Investigation of Flavonoid and Polyphenol Contents of Lettuce Grown in Katsina State, Nigeria

DOI: 10.4236/oalib.1102934   PDF   HTML   XML   387 Downloads   822 Views  


While it is clear that dietetic choices and habits are contributing to health state of individuals, mounting evidence suggests the biomolecular contents of foods vary in line with the nutritional milieu. Even when it is hard to distinguish the causal factors of this variation, various concentrations of flavonoids or polyphenols in lettuce contribute to preventive strategies of several health conditions. The aim of this study is to investigate flavonoids and polyphenol contents of lettuce grown in katsina state, Nigeria and their potential beneficial role in immunocompetence of consumers.

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Joseph, G. , Sabiu, U. and Sani, M. (2017) Investigation of Flavonoid and Polyphenol Contents of Lettuce Grown in Katsina State, Nigeria. Open Access Library Journal, 4, 1-10. doi: 10.4236/oalib.1102934.

1. Introduction

Vegetables contain most, if not all, of the essential components of human nutrition. Nutrients have traditionally been viewed as food components that either cannot be synthesized in the body (for example, vitamin C) or whose synthesis requires a specific factor that may in certain circumstances be absent or inadequate (for example, some amino acids, fatty acids, and vitamins). In vegetables however, there is now recognition that many other compounds of plant food, such as dietary fiber, flavonoids, sterols, phenolic acids, and glucosinolates, are associated with lower disease risk. A large number of phytochemicals capable of antioxidant, antimutagenic, cytotoxic, antifungal, and antiviral activities have been identified in lettuces (Prior and Cao, 2000; Goldberg, 2003) [1] [2] . These phytochemicals are associated with many positive effects on human health, including prevention of coronary heart diseases, diabetes, high blood pressure, cataracts, degenerative diseases, and obesity (Liu et al., 2000; Djouss’ et al., 2004 [3] [4] . The links between fruit and vegetable consumption and protection against cancers of stomach, esophagus, lung, pharynx, endometrium, pancreas, and colon have also been extensively reported (Temple and Gladwin, 2003; Hung et al., 2004) [5] [6] . The realization of the importance of plant products to the human diet has led to the five-a-day campaign in the United Kingdom to persuade people to eat at least 5 portions of vegetables every day. This campaign is driven by the nutritional importance of plant foods in terms of essential nutrients, trace elements, and fiber (WHO, 2002; WHO, 2003) [7] [8] .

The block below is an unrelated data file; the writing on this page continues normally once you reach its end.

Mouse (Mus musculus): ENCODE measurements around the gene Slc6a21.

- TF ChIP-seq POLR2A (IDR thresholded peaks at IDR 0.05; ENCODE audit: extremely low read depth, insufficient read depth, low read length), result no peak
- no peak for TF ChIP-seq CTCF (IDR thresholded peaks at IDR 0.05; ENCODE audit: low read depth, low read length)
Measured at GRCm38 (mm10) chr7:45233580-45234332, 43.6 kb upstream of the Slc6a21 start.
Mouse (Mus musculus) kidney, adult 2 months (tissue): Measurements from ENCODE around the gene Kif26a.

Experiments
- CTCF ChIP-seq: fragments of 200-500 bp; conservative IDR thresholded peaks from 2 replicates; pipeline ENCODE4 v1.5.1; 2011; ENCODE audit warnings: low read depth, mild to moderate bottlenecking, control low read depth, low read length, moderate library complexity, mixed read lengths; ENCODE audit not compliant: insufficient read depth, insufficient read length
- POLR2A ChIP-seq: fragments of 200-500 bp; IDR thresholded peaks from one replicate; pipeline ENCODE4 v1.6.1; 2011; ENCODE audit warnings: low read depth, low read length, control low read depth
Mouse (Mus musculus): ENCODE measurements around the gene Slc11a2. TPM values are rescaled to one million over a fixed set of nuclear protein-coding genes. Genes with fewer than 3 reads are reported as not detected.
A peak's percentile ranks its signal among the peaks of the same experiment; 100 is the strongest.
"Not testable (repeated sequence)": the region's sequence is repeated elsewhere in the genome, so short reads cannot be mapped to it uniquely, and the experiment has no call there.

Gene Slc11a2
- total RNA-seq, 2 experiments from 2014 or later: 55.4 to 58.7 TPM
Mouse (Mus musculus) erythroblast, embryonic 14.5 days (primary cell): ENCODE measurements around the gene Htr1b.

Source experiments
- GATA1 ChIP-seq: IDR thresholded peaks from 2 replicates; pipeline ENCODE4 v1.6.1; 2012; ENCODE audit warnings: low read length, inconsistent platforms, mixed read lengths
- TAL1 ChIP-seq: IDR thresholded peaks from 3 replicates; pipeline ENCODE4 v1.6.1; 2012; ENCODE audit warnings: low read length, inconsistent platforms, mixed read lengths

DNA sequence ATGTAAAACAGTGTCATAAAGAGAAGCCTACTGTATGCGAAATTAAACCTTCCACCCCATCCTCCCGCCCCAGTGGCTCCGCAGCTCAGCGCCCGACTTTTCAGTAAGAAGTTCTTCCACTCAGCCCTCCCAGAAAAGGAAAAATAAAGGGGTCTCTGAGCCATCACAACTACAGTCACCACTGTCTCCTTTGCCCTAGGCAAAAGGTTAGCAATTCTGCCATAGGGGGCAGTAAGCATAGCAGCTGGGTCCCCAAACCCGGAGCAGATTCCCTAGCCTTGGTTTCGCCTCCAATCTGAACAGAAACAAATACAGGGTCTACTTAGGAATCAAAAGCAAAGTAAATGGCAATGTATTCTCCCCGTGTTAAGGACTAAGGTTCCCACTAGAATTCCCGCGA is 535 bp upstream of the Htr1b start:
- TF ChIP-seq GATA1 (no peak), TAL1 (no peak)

Nutrient composition of vegetables is very complex and difficult to assess. Levels of plant metabolites are strongly affected by genetic and environmental factors as well as transportation and storage conditions. Growth factors such as light, temperature, humidity, type of soil, application of fertilizers, damage caused by microorganisms and insects, stress induced by UV radiation, heavy metals, and pesticides all alter metabolite composition of plants (Orcutt and Nilsen, 2000) [9] . Before vegetables appear on a supermarket shelf they might have been handled by plant growers, transporters, packagers, storehouse operators, distributors, and/or processors. The chemical and physical changes that occur in vegetables during these stages can lead to loss of potentially beneficial components (Mac Evilly and Peltola, 2003) [10] . Over the past decade, significant amounts of information have been accumulated on identification, biochemical characterization, localization, and health benefits of plant metabolites. The diverse variety of organic compounds in vegetables represents the product of primary and secondary plant metabolism. Primary metabolites such as carbohydrates, amino acids, fatty acids, and organic acids are involved in growth and development, respiration and photosynthesis, and hormone and protein synthesis. Primary metabolites are found across all species within broad phylogenetic groups, and are produced using the same (or nearly the same) biochemical pathways. Secondary metabolites such as flavonoids, carotenoids, sterols, phenolic acids, alkaloids, and glucosinolates determine the color of vegetables, protect plants against herbivores and microorganisms, attract pollinators and seed-dispersing animals, and act as signal molecules under stress conditions (Seiger, 1998; Crozier et al., 2006) [11] [12] . These metabolites are often differentially distributed among taxonomic groups within the plant kingdom. This research is therefore conducted to determine the total polyphenol and total flavanoids content in Lettuce grown in Katsina state and show their immunotherapeutic and pharmacologic efficacy.